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Focus on Photos

Sometimes life gets downright spooky. Over a year ago I had made a decision to purchase a new camera system. But, lots of reasons presented themselves on why I should procrastinate (other than my usual just put things off). The biggest reason not to make the move was learning a new system of camera and lenses. After all, todays cameras are more computer than camera. There was also the cost factor, for one of the lens I use most, cost as much as the entire system. My system I had been using for some years was still taking good photos.

Over the past year I kept receiving little signs in photography magazines, Sunday supplements in the newspaper and internet. The same camera system kept bobbing up like a floater on a fish line. Canon Rebel T3i. Then came the final sign. The camera was sitting at the top of the tripod with my heaviest lens attached when it was accidentally knocked over with a loud bang on the hardwood floor. The camera body suffered a concussion it could not recover from. The minor gods had spoken and provided their final sign.

The cash was there, so there was no reason to put it off any longer. With the Canon Rebel T3i there were lots of geeky reasons to make the move, but mostly it was the new image stabilization lens. Even with a tripod I found myself getting more shaky over time. So, a lighter body, more compact, better balance. HD video thrown in, enough computer controls that I will never learn them all in my lifetime. But they are there as I learn, as I need them.

I am fully aware that it is not the camera that actually makes a good photo. Mostly it is the photographer. I have seen that one proven time and time again. However, there is a kind of confidence that comes with all that technical assistance.

Perhaps there is also damn, but it sure does feel good hanging around my neck.

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choices

Choices

Pick a category. Pick any product. Pick a concept. Just let it pop into you head. Then look around you. There it is! Not only the one you envisioned, whatever the vision, but several choices are available. Not only available, but promoted and pushed no matter where you go in your day. Right along with all the products you had not envisioned.

A Multitude

There is a multitude of choices presented on not just a minute-to-minute, but in second to second blocks, when you listen to the radio while traveling. All flowing by right along with the huge sign boards lining the highways. When you arrive home the choices are on TV. Turn on the computer and there is a flood of choices you were aware of because you did a search earlier and you now have a cookie on your tail. There is no escaping all the choices that continually bombard us during a 24 hour period.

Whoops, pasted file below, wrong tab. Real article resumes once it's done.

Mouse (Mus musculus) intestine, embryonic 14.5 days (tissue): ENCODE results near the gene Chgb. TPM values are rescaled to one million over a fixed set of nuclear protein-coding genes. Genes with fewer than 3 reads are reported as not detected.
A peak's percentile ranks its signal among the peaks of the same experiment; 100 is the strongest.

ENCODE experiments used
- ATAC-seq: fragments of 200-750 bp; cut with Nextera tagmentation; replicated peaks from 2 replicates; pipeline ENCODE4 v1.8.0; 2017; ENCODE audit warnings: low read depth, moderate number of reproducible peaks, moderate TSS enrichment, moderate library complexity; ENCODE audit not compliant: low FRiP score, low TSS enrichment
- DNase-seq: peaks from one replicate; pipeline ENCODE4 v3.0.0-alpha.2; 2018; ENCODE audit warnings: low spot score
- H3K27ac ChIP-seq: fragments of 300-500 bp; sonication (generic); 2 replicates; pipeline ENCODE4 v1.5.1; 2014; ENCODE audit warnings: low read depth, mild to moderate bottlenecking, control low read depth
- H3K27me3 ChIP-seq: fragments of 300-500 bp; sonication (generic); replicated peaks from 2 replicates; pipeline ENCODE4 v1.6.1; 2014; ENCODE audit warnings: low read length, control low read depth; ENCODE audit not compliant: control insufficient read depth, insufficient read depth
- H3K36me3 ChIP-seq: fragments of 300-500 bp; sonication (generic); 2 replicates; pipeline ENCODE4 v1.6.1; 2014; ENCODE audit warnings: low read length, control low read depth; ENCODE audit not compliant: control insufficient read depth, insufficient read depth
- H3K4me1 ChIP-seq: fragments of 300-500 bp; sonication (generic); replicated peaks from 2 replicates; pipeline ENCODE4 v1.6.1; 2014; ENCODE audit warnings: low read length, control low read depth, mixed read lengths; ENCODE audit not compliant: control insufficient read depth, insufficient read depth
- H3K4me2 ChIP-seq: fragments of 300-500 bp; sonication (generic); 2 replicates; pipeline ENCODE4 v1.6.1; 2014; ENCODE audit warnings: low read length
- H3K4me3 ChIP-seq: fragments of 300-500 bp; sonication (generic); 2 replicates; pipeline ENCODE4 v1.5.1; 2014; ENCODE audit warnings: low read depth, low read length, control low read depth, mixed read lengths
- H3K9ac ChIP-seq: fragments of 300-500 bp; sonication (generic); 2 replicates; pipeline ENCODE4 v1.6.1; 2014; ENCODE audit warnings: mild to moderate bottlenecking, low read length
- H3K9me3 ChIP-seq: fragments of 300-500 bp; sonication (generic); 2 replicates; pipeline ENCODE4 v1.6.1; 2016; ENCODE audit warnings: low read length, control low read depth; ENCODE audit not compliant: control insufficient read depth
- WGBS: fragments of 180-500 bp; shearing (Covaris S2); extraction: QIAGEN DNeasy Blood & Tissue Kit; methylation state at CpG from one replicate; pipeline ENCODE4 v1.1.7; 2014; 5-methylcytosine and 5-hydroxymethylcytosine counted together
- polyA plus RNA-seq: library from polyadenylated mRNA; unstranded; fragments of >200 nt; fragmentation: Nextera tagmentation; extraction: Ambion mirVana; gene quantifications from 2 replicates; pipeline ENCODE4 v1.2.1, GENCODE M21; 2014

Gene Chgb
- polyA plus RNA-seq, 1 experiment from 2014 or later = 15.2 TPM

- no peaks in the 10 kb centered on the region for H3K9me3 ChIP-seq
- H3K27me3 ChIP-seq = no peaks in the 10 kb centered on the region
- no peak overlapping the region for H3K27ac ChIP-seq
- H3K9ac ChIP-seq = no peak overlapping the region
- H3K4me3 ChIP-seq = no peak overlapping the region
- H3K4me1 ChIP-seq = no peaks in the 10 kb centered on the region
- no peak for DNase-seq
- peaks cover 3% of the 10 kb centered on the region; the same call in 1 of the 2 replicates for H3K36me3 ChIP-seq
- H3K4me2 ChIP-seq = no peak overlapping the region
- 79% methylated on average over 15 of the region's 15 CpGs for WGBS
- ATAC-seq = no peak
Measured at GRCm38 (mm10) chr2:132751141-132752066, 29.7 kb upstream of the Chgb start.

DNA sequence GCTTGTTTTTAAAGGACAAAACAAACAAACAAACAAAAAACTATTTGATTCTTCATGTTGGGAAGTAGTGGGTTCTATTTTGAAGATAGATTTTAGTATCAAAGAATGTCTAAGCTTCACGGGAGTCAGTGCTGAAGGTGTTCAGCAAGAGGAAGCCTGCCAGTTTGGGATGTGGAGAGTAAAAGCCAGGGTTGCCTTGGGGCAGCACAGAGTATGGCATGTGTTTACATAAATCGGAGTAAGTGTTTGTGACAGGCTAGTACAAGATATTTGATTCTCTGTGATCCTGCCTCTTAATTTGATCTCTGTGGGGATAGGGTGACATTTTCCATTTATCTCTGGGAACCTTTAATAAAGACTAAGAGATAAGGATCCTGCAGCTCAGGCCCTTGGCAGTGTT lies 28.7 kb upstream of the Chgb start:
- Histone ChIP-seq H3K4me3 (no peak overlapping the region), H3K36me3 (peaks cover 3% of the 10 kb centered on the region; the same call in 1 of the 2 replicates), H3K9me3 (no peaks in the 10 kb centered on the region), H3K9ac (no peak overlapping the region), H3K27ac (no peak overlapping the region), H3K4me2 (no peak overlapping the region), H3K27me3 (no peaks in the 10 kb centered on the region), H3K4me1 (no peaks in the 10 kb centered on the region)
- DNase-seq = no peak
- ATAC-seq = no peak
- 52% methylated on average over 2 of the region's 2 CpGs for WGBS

Way of Life

All that continual promoting and pushing to catch our attention throughout the day has pretty much become background noise to our lives. While we may think we are tuning it out, that is not completely true. If a visual or sound catches the corner of our vision or hearing, and is repeated often enough, we will remember and react. Perhaps not even on a fully conscious level.

You are worth Money

You must be worth a lot of money for companies spend millions on research and development, advertising to get your attention, then have you react so you will make a purchase of their product. But, don’t let that perceived value go to your head. You may be of value to yourself and your ego, but it is the dollars you carry they seek.

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Birdhouse Care

Birdhouse Care

Spring Cleaning

Raccoon damage to birdhouse. She was looking for eggs or young

I realize there are better times to clean birdhouses, but like most homeowners and gardeners I do what I can when I remember to do it. The wisdom on bird house cleaning seems to be after each family raises its young and they all leave the nest. If your remember to inspect each house for vacancy and then clean, then you are a far more attentive birder than I.

Store and Supplies

My reminder to clean birdhouses here is to watch for sales at department stores for spring cleaning supplies. When I see all the brand names of bleach, window cleaners, disinfector sprays,and paper towels, I know it is time to go into action. Hopefully this will happen before the local bird population begins to have sex on the brain.

Diseases

Why clean the houses? Simple answer is more birds are attracted to clean, empty houses than ones filled with last years nests. We all want to see more birds using the houses we put up for their use and our enjoyment. Also, but cleaning the houses we prevent pests and diseases. A good cleaning usually removes any mice that may have moved in over winter along with insects. Bacteria can breed in the house long with fungus, and feather mites are deadly to the young hatchlings.